How much extra income could a £20K ISA earn me?
Different people earn extra income in a variety of ways. One common approach is to buy shares in companies that pay dividends.
But is that a realistic way to make a meaningful passive income stream in real life?
What drives income
Imagine I had £20,000 and put it in a Stocks and Shares ISA. I then use that to buy dividend shares. How much I could earn will depend on two things.
One is how much I invest. The second is the average dividend yield I earn. Yield basically means the annual extra income I would earn from dividends, as a percentage of the money I invest.
But neither of those things is quite as straightforward as they may sound at first.
How much am I investing, for example? Putting £20,000 in makes it sound like that is all I am investing. It could be. But I also have the choice of reinvesting the dividends I earn in future, something known as compounding. That would mean I could invest more than £20,000 over time, without having to stump up more than my initial £20,000.
As for yield, that is not fixed. Dividends are never guaranteed. They can go up, but they can also go down, or be cancelled altogether.
By spreading my £20,000 over a range of different shares, I would limit the impact on my likely earnings if any one of them did poorly.
Still, a high yield when I buy does not always mean that I will earn that much down the line. If I had bought Persimmon last year when its percentage yield was in the mid teens, I would now be earning markedly less from it than I had expected after it cut its payout.
Focus on quality and valuation
That explains why I do not buy shares just because of their yield. Instead, I aim to buy shares in great businesses trading at an attractive valuation.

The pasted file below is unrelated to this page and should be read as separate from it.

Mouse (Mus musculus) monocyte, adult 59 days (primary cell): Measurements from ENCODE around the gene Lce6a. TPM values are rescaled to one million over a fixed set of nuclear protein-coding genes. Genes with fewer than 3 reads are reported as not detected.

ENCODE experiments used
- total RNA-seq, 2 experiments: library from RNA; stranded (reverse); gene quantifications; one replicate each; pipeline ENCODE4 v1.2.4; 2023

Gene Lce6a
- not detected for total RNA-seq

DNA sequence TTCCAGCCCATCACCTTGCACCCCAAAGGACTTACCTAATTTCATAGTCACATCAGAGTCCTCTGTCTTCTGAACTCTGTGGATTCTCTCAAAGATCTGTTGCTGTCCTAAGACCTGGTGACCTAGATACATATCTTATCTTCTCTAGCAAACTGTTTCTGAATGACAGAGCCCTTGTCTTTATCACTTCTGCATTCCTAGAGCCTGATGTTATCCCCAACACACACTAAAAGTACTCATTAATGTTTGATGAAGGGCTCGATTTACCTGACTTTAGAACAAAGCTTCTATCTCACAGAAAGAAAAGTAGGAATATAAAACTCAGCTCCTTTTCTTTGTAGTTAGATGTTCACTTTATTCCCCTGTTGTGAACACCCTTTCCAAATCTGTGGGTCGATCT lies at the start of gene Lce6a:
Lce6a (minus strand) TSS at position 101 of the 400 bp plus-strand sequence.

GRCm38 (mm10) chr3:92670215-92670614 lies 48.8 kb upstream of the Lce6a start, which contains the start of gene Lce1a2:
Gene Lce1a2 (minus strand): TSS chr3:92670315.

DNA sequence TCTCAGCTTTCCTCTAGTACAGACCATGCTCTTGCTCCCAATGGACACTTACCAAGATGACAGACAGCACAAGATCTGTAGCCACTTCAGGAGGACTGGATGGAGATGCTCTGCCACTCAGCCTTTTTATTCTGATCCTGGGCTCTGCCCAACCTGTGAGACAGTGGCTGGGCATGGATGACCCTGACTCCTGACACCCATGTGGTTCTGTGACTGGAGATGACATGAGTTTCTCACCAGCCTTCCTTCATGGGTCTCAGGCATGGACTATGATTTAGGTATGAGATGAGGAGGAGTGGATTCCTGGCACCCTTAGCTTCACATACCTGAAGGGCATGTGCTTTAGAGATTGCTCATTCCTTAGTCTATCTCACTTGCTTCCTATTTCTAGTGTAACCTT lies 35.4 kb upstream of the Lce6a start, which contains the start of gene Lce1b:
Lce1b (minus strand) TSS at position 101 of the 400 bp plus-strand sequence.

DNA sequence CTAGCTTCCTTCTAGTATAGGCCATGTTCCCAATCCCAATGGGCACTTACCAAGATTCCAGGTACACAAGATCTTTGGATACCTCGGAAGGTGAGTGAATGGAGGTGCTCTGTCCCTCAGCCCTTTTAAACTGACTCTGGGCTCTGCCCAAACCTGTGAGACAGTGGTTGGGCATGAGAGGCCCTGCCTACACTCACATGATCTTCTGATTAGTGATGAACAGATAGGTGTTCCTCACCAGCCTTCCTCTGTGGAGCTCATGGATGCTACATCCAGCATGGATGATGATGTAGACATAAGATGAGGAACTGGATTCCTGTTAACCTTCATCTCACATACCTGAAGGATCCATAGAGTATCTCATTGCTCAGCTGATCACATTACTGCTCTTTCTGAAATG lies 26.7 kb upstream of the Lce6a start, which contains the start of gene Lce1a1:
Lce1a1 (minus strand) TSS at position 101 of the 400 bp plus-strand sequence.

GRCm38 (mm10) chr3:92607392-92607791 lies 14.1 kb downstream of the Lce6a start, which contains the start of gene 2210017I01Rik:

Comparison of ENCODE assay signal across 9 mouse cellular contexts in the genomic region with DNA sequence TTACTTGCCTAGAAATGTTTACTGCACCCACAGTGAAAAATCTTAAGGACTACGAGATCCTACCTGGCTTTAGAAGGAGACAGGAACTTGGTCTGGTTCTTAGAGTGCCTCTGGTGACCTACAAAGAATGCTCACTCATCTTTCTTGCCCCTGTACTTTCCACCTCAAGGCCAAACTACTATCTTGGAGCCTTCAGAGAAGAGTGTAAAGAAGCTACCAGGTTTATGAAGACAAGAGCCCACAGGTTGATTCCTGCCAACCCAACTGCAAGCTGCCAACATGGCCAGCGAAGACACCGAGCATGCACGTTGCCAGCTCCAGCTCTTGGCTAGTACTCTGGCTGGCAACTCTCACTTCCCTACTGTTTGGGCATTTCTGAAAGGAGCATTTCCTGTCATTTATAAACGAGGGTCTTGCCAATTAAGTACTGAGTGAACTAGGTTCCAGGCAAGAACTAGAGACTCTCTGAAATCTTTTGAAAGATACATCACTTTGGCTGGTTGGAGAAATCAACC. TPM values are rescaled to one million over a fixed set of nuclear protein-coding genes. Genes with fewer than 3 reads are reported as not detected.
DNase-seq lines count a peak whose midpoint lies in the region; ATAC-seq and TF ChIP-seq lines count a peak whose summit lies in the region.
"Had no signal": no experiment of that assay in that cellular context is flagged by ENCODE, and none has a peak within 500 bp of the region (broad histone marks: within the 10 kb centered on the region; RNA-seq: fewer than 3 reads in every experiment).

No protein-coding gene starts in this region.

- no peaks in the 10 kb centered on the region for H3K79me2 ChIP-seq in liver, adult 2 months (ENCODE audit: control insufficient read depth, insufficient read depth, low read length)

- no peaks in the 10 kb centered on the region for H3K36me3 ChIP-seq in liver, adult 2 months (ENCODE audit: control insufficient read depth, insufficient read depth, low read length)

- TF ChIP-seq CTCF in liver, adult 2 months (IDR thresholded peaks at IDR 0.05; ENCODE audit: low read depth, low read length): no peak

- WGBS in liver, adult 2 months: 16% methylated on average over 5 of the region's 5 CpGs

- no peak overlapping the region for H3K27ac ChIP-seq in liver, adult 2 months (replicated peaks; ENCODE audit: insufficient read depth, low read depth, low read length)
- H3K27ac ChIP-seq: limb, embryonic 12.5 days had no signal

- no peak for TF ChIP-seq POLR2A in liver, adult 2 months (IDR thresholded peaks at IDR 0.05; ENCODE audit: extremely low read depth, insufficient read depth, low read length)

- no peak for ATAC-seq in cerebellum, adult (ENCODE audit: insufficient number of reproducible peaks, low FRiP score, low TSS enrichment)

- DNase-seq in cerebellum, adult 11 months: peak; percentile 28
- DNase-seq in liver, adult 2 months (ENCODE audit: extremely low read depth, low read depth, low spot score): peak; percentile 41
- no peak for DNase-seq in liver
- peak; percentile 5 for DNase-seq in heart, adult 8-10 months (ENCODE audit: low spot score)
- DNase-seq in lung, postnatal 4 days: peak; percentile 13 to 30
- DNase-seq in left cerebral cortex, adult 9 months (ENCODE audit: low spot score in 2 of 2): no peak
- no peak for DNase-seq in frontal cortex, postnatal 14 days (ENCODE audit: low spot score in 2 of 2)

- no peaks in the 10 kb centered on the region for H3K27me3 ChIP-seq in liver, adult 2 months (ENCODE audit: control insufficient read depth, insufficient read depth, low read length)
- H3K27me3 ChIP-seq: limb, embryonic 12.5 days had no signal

With generating extra income as my goal, I would also focus on companies I thought could generate substantial free cash flow to fund future dividends. So that would rule out businesses like Amazon and Alphabet, which currently reinvest profits inside their business rather than divvying them up among shareholders.
I own some shares with percentage yields in the high single digits, like M&G and Altria. But a lot of dividend shares have a lower yield.
If I could hit an average of 7%, my £20,000 ISA could earn me an annual £1,400 in extra income. Simply by compounding dividends for a decade rather than taking them out of my ISA, I could then start to draw a higher annual income of £1,628.
That is not allowing for dividend increases in the meantime. Although dividends could fall or rise, hopefully if I invested in the right businesses at an attractive price, I may well benefit from growing dividends. My M&G shares, for example, paid me a 6% higher dividend per share this year than last year.
The post How much extra income could a £20K ISA earn me? appeared first on The Motley Fool UK.
Suzanne Frey, an executive at Alphabet, is a member of The Motley Fool’s board of directors. John Mackey, former CEO of Whole Foods Market, an Amazon subsidiary, is a member of The Motley Fool’s board of directors. C Ruane has positions in Alphabet, M&g Plc, and Persimmon Plc. The Motley Fool UK has recommended Alphabet and Amazon.com. Views expressed on the companies mentioned in this article are those of the writer and therefore may differ from the official recommendations we make in our subscription services such as Share Advisor, Hidden Winners and Pro. Here at The Motley Fool we believe that considering a diverse range of insights makes us better investors.
Motley Fool UK 2023